Fifteen years later
Yesterday was the 15th anniversary of the September 11 attacks on New York and Washington.
It all seems so long ago, now. But it doesn’t take much to bring the feelings from that awful day rushing back. An image, a video clip, a recording.
But fifteen years is a long time. In the next Presidential election, there will be people old enough to vote who have no memory of the world before the towers fell. Before Afghanistan and Iraq, Madrid and London and Paris, Libya and Syria. Before drones and surveillance and the permanent state of emergency. Before all of these things, all of these events, through which runs a strand of causality that leads back to that clear September day.
9/11 pulled a thread, and the sweater of history has been unraveling ever since.
It’s difficult, even at this remove, to say whether history will judge the attacks as a success or a failure. Osama bin Laden is dead, the rest of al Qaeda hunted down and dispersed; life in the West has (more or less) long since returned to normal; a new World Trade Center has risen from the ashes of the old. But the malignant ideology that al Qaeda once represented has metastasized across the Middle East; Iraq and Syria have fallen into chaos and bloodletting; American power, once unquestioned, has become less so after a decade of ineffectual war; and the tide of refugees all this tragedy has generated has tilted the EU into crisis.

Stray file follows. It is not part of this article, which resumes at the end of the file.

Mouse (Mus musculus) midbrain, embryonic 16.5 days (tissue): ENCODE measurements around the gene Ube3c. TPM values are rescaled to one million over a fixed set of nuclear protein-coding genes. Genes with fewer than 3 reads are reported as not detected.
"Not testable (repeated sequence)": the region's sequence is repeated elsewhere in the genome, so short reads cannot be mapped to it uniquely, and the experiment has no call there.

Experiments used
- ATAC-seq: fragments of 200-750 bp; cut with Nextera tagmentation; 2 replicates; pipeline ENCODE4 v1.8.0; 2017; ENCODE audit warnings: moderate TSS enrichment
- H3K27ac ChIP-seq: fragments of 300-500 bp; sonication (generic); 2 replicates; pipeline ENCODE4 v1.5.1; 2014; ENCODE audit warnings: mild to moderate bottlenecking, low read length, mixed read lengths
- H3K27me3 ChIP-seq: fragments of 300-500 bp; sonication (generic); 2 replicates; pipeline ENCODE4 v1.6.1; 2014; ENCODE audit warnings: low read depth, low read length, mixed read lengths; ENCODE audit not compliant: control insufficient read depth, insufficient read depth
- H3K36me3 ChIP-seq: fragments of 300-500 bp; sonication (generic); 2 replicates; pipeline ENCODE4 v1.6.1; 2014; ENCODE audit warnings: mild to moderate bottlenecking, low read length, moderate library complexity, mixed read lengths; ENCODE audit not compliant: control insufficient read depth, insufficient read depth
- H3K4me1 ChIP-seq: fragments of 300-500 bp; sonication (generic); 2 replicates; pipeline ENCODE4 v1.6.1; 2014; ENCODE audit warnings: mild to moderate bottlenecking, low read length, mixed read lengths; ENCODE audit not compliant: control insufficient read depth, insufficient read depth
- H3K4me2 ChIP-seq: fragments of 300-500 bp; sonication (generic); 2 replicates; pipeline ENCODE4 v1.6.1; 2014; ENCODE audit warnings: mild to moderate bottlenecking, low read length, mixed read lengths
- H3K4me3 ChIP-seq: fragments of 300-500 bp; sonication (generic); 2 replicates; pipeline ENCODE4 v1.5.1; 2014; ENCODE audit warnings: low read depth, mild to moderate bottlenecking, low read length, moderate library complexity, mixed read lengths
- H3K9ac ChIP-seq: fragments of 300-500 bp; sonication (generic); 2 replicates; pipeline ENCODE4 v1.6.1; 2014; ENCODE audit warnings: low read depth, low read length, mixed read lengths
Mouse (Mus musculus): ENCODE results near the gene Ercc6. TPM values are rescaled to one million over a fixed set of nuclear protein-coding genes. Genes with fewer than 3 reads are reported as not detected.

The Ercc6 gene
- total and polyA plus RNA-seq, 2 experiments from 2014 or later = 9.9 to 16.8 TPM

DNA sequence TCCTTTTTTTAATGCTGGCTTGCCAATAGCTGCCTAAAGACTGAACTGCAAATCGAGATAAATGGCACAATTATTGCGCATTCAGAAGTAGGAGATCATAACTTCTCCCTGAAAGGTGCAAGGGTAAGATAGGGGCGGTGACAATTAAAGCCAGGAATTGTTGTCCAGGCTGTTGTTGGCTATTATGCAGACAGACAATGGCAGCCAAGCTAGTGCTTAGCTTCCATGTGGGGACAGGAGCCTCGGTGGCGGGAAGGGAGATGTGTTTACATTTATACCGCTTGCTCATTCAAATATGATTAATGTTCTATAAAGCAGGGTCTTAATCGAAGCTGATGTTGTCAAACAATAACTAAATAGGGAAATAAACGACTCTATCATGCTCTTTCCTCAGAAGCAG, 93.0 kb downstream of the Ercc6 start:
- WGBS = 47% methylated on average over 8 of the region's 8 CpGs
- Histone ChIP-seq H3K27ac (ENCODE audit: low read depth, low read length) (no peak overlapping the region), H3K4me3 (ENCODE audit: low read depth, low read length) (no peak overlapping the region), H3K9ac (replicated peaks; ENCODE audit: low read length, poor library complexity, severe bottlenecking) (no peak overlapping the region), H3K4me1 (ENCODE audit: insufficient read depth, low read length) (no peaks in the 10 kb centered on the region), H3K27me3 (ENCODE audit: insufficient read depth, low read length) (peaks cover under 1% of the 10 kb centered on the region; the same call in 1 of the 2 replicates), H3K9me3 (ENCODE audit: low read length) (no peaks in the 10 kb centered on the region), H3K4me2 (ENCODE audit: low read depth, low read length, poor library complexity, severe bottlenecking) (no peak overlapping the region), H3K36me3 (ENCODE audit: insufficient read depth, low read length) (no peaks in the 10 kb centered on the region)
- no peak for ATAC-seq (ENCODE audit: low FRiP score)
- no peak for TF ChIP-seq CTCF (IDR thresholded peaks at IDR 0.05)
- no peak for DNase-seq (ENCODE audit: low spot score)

I have no idea when or where this story will end. Do you? Does anyone?